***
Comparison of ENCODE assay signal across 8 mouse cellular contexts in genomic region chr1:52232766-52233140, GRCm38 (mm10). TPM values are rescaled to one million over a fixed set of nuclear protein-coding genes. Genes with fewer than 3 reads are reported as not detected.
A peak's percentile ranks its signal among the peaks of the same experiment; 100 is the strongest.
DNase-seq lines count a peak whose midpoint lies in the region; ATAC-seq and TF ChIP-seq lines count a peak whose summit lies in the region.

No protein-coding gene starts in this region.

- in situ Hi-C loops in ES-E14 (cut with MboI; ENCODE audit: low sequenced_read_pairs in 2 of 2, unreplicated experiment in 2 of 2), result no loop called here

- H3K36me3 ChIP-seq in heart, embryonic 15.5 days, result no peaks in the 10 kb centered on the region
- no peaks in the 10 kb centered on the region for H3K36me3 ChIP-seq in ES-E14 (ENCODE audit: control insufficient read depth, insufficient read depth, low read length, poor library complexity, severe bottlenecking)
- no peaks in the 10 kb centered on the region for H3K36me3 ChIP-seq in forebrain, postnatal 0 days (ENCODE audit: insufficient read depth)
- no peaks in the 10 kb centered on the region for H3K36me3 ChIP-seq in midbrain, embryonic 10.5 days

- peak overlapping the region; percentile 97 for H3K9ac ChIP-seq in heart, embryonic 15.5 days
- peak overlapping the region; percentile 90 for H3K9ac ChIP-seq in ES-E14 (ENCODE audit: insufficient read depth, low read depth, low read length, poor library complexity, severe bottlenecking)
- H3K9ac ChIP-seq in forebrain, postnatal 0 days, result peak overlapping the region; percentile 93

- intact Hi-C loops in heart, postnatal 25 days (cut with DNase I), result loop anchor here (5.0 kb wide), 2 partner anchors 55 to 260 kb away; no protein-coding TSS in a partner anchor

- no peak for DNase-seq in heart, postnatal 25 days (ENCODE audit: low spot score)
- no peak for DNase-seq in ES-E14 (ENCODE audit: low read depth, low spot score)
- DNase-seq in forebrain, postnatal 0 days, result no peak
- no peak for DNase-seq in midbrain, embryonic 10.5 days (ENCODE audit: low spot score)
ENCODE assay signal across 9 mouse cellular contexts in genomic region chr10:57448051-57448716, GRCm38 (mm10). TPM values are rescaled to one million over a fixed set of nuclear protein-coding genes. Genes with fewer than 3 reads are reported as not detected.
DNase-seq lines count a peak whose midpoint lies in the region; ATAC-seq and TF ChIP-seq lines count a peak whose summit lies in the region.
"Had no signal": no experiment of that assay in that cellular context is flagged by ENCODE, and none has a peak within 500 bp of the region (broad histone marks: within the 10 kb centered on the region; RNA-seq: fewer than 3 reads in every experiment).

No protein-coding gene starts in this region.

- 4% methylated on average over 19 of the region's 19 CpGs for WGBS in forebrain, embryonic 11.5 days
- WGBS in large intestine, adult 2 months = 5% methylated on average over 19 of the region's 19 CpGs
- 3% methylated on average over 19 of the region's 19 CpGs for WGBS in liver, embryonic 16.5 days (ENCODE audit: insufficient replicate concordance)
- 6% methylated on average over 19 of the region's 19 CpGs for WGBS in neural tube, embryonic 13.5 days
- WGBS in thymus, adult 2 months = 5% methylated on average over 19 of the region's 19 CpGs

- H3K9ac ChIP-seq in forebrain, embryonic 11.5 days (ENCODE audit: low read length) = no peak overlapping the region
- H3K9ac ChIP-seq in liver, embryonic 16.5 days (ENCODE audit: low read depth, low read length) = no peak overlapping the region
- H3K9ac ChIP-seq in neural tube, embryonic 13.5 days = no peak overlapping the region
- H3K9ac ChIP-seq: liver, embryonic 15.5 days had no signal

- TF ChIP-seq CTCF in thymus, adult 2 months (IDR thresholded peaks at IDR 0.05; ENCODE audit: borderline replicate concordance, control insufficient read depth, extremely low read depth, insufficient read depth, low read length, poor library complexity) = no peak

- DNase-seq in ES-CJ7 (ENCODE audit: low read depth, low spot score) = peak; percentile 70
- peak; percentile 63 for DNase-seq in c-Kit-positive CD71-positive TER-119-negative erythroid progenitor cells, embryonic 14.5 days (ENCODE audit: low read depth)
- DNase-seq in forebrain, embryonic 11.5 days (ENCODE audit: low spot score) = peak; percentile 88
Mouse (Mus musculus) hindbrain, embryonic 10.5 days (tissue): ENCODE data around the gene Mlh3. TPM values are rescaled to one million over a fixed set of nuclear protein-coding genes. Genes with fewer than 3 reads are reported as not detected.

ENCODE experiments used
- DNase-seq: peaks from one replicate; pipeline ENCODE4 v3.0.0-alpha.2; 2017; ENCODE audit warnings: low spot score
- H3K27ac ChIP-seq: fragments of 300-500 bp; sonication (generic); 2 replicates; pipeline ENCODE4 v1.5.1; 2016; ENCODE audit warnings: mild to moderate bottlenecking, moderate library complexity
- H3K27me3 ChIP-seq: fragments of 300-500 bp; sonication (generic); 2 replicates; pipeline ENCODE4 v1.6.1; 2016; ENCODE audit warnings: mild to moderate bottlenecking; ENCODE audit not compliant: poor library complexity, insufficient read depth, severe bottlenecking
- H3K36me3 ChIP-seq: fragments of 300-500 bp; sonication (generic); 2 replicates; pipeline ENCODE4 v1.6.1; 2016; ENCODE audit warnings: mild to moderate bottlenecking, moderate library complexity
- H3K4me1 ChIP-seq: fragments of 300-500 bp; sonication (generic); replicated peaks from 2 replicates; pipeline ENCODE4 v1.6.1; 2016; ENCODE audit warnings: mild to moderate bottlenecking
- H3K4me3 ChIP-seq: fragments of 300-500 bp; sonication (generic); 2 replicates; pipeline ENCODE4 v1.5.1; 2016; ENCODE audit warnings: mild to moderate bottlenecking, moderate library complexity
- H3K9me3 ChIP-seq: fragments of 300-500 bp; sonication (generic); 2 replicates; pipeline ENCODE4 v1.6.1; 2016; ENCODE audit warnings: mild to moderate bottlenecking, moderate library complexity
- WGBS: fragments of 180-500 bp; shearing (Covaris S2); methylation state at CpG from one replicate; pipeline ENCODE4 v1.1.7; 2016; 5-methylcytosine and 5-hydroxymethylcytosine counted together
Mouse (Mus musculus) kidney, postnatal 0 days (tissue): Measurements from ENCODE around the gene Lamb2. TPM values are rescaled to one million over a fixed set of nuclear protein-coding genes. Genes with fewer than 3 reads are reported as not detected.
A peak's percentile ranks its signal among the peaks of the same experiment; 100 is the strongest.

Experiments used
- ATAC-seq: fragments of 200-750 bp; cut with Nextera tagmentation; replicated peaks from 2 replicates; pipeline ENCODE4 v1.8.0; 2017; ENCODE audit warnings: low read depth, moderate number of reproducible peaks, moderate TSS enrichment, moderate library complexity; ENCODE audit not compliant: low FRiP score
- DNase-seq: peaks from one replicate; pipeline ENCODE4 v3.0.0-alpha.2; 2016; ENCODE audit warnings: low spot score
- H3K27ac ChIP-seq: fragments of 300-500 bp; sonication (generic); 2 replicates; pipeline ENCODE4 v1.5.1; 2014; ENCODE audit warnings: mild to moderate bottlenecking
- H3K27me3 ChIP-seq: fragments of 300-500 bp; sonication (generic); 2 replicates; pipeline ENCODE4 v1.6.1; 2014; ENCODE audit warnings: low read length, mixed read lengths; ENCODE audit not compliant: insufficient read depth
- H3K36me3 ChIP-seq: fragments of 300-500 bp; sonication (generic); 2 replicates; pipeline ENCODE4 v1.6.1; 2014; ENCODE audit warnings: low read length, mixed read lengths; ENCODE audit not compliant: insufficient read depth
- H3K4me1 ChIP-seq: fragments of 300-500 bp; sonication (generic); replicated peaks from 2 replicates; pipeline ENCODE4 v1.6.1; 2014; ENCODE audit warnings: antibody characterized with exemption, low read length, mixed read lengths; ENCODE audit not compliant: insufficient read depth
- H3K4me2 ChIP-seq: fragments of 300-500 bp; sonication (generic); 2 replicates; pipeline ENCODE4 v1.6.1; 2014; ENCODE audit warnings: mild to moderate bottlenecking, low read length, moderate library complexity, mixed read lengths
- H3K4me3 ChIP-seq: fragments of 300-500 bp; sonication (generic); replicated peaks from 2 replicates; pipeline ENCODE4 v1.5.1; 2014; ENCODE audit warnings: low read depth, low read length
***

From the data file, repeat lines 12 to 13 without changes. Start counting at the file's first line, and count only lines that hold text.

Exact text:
- H3K9ac ChIP-seq in forebrain, postnatal 0 days, result peak overlapping the region; percentile 93

- intact Hi-C loops in heart, postnatal 25 days (cut with DNase I), result loop anchor here (5.0 kb wide), 2 partner anchors 55 to 260 kb away; no protein-coding TSS in a partner anchor